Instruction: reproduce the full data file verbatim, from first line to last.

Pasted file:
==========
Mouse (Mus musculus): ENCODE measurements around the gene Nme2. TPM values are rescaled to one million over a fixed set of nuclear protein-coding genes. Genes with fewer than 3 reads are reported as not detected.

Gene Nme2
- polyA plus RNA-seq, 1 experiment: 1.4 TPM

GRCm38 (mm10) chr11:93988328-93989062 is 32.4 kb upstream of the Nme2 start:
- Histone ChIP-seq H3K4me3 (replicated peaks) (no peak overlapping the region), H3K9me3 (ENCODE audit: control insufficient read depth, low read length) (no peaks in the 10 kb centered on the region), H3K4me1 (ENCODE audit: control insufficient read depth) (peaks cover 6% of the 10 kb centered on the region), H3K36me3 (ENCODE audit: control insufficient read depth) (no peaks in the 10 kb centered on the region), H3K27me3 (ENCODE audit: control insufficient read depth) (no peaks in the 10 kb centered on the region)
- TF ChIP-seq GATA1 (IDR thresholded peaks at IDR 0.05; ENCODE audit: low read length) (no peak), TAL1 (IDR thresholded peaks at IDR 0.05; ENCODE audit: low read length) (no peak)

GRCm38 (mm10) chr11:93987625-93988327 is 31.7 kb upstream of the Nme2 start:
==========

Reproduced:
Mouse (Mus musculus): ENCODE measurements around the gene Nme2. TPM values are rescaled to one million over a fixed set of nuclear protein-coding genes. Genes with fewer than 3 reads are reported as not detected.

Gene Nme2
- polyA plus RNA-seq, 1 experiment: 1.4 TPM

GRCm38 (mm10) chr11:93988328-93989062 is 32.4 kb upstream of the Nme2 start:
- Histone ChIP-seq H3K4me3 (replicated peaks) (no peak overlapping the region), H3K9me3 (ENCODE audit: control insufficient read depth, low read length) (no peaks in the 10 kb centered on the region), H3K4me1 (ENCODE audit: control insufficient read depth) (peaks cover 6% of the 10 kb centered on the region), H3K36me3 (ENCODE audit: control insufficient read depth) (no peaks in the 10 kb centered on the region), H3K27me3 (ENCODE audit: control insufficient read depth) (no peaks in the 10 kb centered on the region)
- TF ChIP-seq GATA1 (IDR thresholded peaks at IDR 0.05; ENCODE audit: low read length) (no peak), TAL1 (IDR thresholded peaks at IDR 0.05; ENCODE audit: low read length) (no peak)

GRCm38 (mm10) chr11:93987625-93988327 is 31.7 kb upstream of the Nme2 start: